The two detectives came into the lounge about one a.m. They drew cups of coffee, walked toward me and sat off to the side. The senior detective looked familiar. He was a couple of inches taller than I was, and about the same weight. He had black hair, razor cut and trimmed at the ears. He carried himself erect. I was sure he had been a Marine. I couldn’t recall who he was, however.

“You don’t remember me, do you?” he said.

I shook my head.

The second detective swung his head toward the tall detective, as if to protest fraternizing with suspects. He was shorter and slight of build. He reminded me of Barney Fife when Mayberry’s finest went undercover in his plaid sports coat, straw hat, and white socks.

“We played golf together two years ago,” the tall detective said, as he extended his hand to me. “Terry Grossman, Lieutenant, Kings Rapids Police Department.”

“Oh, sure,” I stood to shake his hand. “That was the Law Enforcement Officers Pro-Am Golf Tourney in Centralia.”

“Yeah. Your friend, Brad Langley, bailed out on you to play with three of us from Kings Rapids, which forced you to play with three cops from Centralia. You guys came in last.”

I bobbed my head at the memory. “Your foursome took the trophy.”

Grossman spread a broad grin. “How’s Brad doing nowadays?” he asked.

“Same old Brad,” I said.

“Yeah, I know him fairly well. Not as well as you do, but well enough.”

The shorter detective was obviously becoming impatient and he coughed to attract attention.

Grossman looked at him and realized his faux pas. “Sorry. Kurt Maxxon, this is Marty Fisher, a rookie detective. Kurt Maxxon is a well-known race driver in the valley.”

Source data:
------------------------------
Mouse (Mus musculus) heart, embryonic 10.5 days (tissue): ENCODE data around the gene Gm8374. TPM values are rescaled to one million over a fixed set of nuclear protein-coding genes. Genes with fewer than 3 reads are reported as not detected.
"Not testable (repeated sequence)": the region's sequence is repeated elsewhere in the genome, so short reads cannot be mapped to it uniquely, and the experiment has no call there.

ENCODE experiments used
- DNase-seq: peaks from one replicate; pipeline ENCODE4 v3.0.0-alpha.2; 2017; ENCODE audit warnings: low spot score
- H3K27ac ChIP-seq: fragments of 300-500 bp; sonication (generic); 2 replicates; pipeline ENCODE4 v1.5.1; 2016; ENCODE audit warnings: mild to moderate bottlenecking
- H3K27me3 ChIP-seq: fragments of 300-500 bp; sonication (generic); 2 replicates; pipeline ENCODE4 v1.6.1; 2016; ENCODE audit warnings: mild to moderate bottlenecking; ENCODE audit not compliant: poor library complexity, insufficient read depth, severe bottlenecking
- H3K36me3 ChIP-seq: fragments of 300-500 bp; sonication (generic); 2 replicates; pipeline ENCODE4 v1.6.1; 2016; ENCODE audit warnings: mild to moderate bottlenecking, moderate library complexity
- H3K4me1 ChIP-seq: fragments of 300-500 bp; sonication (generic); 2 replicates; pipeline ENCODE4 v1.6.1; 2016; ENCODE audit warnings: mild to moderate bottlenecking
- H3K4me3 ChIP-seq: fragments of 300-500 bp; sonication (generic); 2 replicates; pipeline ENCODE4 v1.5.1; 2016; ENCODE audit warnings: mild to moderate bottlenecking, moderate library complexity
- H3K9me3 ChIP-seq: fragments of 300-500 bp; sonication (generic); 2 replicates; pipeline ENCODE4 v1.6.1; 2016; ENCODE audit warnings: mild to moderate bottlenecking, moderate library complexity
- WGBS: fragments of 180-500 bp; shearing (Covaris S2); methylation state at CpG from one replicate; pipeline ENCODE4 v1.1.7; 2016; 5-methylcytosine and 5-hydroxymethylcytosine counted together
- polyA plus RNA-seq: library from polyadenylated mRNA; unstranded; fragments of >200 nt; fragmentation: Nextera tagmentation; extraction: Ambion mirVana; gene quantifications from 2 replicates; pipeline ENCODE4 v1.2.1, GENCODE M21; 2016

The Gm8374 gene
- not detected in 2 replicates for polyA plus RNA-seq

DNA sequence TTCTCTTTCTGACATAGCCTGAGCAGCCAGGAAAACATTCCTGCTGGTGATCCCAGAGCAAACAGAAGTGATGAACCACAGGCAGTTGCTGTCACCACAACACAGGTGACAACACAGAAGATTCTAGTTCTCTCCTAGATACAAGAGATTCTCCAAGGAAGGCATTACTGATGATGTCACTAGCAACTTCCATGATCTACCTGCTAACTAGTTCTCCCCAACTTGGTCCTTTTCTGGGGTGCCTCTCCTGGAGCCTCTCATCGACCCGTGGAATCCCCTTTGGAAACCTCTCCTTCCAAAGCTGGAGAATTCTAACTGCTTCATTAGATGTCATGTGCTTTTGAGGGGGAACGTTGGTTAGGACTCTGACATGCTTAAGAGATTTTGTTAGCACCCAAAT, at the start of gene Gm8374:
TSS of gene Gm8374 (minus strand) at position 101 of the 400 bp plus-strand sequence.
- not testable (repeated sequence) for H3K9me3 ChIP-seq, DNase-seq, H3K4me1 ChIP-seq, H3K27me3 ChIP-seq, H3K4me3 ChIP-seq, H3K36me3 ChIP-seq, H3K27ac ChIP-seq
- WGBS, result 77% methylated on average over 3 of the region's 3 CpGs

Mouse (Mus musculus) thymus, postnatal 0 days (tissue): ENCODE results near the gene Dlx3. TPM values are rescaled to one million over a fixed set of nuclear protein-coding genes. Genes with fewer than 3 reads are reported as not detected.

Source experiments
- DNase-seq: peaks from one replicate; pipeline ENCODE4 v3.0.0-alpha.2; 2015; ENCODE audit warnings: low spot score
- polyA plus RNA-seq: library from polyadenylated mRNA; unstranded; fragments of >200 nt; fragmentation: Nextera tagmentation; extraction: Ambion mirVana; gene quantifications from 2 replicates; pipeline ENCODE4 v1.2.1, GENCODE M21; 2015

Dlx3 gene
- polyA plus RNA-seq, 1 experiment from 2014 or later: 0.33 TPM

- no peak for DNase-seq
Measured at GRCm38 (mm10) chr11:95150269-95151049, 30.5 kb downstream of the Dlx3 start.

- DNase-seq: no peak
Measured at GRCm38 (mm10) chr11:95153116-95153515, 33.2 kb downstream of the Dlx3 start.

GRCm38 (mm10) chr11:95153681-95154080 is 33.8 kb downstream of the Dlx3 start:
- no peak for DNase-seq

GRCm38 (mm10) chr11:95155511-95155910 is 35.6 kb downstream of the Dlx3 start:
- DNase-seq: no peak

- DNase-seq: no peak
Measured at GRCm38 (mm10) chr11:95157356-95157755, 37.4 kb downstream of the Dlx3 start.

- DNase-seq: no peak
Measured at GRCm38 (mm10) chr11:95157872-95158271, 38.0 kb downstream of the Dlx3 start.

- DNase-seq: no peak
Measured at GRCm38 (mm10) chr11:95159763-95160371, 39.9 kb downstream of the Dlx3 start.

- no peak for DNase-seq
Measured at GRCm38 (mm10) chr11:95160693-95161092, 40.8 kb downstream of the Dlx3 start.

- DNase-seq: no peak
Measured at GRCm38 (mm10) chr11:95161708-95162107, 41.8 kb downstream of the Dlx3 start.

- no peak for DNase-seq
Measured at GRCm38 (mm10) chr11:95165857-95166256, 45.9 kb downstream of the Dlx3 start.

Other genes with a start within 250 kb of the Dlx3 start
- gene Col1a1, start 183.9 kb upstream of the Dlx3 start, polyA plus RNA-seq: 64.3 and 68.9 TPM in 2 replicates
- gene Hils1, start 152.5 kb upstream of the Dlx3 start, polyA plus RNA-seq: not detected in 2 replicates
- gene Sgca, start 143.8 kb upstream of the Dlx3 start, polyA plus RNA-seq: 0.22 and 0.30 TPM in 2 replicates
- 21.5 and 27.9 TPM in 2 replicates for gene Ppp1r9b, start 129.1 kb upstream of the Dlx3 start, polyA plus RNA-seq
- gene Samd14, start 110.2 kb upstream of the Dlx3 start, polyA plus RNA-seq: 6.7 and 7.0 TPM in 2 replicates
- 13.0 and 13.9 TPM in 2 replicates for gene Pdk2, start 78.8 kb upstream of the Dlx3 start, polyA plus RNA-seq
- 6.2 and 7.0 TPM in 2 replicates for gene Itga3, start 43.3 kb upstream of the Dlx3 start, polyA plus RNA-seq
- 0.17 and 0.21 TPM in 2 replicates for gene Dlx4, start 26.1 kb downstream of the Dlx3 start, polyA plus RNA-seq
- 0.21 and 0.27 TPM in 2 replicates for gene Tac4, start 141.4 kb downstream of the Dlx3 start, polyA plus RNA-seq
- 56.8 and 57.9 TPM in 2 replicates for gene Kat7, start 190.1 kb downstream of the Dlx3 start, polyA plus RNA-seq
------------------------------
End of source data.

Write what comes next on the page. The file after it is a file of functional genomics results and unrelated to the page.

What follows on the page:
Fisher shook my hand. His grip was mushy. He was not a military man.

Grossman handed me one of his business cards.

As Fisher fumbled around in his coat pocket for a card, I pulled two of my cards from my shirt pocket and handed one to each detective.

By then Fisher had found one of his cards; he studied the tears and smudges briefly, then thrust it in my direction.

“Okay, Mr. Maxxon,” Fisher said. “Tell us about your activities tonight. How you got here. When. How you found the body.”

“I left Albertstown about 6:15 p.m.”  I paused as Fisher flipped through his notebook, stopped at a page, flipped back a couple of pages, then apparently changing his mind, grabbed several pages between his thumb and forefinger, folding the pages to the back of the pad.

“Who was the last person to see you in Albertstown?” Fisher asked, astutely holding his pencil just above the notepad. “Where is Albertstown?”

“Southwest of Centralia,” I said. “The last person to see me there was Christina Zouhn.”

“The retired school administrator?” Grossman asked.